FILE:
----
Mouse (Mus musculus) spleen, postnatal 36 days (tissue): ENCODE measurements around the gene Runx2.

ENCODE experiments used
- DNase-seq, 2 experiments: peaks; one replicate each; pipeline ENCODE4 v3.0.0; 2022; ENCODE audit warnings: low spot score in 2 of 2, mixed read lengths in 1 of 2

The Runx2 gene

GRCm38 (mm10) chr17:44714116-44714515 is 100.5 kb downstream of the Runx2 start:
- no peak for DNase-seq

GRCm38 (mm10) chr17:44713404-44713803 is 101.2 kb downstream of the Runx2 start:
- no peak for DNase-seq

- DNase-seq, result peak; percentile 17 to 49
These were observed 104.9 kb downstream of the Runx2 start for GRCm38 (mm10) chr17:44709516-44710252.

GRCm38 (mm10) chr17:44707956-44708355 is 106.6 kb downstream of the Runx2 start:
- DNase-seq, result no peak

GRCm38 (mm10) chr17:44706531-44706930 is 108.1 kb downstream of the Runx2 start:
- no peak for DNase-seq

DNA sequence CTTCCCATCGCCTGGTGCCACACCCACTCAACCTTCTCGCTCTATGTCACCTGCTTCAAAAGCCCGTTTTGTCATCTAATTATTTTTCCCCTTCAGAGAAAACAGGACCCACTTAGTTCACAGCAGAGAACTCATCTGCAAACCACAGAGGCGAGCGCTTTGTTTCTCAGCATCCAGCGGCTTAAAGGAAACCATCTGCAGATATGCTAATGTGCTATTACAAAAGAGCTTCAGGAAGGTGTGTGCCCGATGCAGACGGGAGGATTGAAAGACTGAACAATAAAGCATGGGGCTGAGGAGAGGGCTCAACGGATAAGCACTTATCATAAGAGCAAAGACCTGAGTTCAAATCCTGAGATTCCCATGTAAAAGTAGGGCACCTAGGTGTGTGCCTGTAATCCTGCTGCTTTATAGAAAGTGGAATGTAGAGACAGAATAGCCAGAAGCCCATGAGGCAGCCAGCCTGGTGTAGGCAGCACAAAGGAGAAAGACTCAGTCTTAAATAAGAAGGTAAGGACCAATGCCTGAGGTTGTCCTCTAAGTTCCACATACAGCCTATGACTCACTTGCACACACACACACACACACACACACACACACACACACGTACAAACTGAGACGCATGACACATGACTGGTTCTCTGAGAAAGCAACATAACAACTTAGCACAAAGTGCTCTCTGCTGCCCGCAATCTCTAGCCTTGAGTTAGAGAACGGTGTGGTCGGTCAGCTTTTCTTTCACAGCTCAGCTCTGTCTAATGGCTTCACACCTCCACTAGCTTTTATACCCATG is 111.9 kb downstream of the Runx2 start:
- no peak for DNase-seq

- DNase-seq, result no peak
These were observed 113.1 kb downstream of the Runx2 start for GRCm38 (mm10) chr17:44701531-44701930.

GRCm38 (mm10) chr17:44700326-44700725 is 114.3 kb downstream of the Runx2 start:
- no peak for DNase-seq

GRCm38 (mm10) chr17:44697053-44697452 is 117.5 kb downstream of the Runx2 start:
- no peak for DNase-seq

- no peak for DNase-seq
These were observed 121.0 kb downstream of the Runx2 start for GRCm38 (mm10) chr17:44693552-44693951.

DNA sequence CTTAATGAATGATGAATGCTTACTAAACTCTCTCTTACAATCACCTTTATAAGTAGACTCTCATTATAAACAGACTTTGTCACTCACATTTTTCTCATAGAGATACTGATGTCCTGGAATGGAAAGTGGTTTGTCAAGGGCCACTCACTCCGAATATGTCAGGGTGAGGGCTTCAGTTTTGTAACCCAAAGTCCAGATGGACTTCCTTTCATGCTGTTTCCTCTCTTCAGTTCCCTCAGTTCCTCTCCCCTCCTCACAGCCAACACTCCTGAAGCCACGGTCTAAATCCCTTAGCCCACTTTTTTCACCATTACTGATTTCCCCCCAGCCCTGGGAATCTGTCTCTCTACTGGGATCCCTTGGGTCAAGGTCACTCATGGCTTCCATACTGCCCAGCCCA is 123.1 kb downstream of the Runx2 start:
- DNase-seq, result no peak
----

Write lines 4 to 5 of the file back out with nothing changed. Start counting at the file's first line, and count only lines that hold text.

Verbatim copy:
The Runx2 gene

GRCm38 (mm10) chr17:44714116-44714515 is 100.5 kb downstream of the Runx2 start: